FaZe are the outlier, a team that wins tournaments largely by committee. In a future where Outsiders or Heroic establish an era that outlier could become the norm. They would become modernised versions of 2019's Team Liquid, with impact coming from across the roster and largely with the rifle.
They are teams that can bring in the era of the system, where in-game leaders can trump individuals. Outsiders have a traditional three-man fragging core, with David "n0rb3r7" Danielyan and Alexey "Qikert" Golubev taking more supportive roles. As good as their trio is, few would take it over that of Natus Vincere, Cloud9 or FaZe. Even Liquid and G2 have a star trio with more firepower on paper than Outsiders or Heroic.
On HLTV Confirmed, Ismail "refrezh" Ali has spoken of the demands cadiaN places on every player within the Heroic system: How every player must take initiative, how roles are shared across maps. It is complicated — something that might explain Jakob "jabbi" Nygaard's slow start before coming to life as of late. It is clear that Jame operates in a similar fashion, with layers upon layers of rounds that look entirely the same to an opponent until it is too late.
For these teams to stay at the top, those systems will have to keep evolving. They will become the most studied teams in the game, contending with a higher level of counters as the meta shifts. It is a challenge few teams have overcome in the modern era of the game. Only Astralis have truly built an era across player breaks, a worrying trend for Outsiders and Heroic's 2023 hopes.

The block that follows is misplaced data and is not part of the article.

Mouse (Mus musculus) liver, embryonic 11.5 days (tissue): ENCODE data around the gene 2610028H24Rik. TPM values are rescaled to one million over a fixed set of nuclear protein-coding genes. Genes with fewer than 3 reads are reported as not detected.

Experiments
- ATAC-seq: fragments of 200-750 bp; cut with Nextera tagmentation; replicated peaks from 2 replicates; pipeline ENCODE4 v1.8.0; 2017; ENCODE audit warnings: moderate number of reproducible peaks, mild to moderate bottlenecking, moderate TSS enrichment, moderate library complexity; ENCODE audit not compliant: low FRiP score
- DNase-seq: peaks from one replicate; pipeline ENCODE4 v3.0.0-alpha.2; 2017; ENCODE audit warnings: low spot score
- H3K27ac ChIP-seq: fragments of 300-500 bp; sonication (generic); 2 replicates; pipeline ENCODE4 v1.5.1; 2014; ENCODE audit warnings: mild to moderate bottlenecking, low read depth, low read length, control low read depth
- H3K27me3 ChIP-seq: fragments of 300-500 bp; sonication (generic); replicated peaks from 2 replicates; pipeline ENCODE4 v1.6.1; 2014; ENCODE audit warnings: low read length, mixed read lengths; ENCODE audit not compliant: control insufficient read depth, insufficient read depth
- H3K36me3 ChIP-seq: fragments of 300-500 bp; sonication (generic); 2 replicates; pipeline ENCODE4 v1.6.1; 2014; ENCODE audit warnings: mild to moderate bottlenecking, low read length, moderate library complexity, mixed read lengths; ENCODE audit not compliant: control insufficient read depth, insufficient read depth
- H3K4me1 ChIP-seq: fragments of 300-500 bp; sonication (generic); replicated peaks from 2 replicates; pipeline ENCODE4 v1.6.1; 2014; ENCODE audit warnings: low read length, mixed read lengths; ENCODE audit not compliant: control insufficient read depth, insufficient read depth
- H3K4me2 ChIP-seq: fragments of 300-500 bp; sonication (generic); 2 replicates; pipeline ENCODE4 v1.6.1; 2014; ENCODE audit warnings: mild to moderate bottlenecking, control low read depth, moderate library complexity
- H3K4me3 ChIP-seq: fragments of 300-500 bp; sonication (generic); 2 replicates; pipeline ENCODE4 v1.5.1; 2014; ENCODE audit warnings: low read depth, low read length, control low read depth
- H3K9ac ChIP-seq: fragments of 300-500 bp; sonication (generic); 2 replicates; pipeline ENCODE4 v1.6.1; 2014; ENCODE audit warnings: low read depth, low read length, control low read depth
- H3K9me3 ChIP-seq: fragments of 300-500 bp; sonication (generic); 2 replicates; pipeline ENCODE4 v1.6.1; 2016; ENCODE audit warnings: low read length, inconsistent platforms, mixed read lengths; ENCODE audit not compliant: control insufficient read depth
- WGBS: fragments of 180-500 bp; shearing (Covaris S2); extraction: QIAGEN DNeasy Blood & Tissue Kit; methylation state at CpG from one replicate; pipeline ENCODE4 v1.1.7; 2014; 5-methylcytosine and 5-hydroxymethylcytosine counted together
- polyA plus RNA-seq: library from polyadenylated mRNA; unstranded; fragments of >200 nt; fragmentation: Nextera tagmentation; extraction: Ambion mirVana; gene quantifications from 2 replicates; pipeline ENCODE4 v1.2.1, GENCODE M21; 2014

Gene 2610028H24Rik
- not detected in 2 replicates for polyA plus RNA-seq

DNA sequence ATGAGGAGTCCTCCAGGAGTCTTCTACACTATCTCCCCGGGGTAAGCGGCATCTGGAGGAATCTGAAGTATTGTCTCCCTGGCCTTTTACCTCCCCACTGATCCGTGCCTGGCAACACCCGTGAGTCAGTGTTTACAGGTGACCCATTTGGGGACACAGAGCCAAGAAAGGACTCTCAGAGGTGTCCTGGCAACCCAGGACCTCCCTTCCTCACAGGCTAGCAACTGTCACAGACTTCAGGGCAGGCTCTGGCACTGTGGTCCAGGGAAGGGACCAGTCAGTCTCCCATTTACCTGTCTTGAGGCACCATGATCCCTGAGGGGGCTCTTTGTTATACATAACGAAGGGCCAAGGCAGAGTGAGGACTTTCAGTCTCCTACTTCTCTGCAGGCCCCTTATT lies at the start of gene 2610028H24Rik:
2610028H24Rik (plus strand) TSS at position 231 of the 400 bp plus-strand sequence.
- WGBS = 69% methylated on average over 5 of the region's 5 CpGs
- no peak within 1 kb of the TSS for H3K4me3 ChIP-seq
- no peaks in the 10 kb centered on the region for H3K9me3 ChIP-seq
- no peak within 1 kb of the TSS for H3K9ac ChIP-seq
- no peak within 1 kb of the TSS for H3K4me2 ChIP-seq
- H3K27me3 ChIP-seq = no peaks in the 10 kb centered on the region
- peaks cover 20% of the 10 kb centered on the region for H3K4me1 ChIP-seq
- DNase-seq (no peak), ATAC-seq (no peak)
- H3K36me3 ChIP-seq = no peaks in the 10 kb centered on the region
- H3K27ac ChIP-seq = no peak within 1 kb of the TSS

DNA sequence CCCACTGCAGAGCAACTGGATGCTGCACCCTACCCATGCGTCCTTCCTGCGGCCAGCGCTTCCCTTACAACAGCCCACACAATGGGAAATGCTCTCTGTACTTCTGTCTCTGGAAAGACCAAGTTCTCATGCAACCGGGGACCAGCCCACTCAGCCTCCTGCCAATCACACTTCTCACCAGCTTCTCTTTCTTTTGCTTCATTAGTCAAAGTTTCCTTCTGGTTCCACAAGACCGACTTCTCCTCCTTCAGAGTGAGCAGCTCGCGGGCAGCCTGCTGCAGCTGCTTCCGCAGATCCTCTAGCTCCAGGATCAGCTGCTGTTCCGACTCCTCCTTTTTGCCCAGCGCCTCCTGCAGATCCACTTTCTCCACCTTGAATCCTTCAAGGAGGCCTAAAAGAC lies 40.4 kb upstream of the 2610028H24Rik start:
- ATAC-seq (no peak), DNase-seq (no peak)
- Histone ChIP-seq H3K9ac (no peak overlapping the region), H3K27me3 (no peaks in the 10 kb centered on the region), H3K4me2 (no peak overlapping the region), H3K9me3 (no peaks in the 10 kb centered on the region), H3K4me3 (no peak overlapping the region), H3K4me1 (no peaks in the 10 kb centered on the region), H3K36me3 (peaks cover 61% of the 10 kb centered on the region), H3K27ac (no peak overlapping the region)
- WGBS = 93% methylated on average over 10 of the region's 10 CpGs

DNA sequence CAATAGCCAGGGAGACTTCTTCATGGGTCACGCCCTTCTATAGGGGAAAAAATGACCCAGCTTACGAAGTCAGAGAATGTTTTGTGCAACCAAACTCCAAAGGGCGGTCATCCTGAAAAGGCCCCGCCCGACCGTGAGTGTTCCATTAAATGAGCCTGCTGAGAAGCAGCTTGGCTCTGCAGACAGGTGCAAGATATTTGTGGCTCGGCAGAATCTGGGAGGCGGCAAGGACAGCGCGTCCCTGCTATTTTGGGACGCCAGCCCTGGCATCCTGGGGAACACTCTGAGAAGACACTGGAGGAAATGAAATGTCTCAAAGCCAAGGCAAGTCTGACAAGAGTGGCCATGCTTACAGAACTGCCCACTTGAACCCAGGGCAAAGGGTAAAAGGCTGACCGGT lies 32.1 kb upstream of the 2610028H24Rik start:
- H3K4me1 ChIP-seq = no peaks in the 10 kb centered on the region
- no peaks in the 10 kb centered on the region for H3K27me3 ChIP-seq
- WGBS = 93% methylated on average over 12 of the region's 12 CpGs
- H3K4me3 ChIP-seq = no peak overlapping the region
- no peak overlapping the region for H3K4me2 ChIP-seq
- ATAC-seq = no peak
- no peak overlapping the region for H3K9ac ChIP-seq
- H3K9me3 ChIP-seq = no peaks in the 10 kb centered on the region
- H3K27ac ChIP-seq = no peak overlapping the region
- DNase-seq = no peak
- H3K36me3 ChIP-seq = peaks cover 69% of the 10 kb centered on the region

Time moves fast in Counter-Strike. However strong a team's form is, there is no security in how long that lasts. Every tournament matters, every event a chance to make hay while the sun shines. FaZe and company are in the hunt for a second wind to cement their already storied legacy. The fire within Outsiders and Heroic burns just as fierce but with a different motivation: their legacy is yet to be written.
It is a battle of old versus new, of systems against superstars. It is the fight to prove that IEM Rio heralded the future, or that it did not matter at all. A new king may be crowned in the desert but the coup d'état is not complete yet. This is only the second leg of a long journey for Heroic and Outsiders as they attempt to prove that they are yet to reach their zenith. Nothing is certain, but that only makes the future all the more exciting.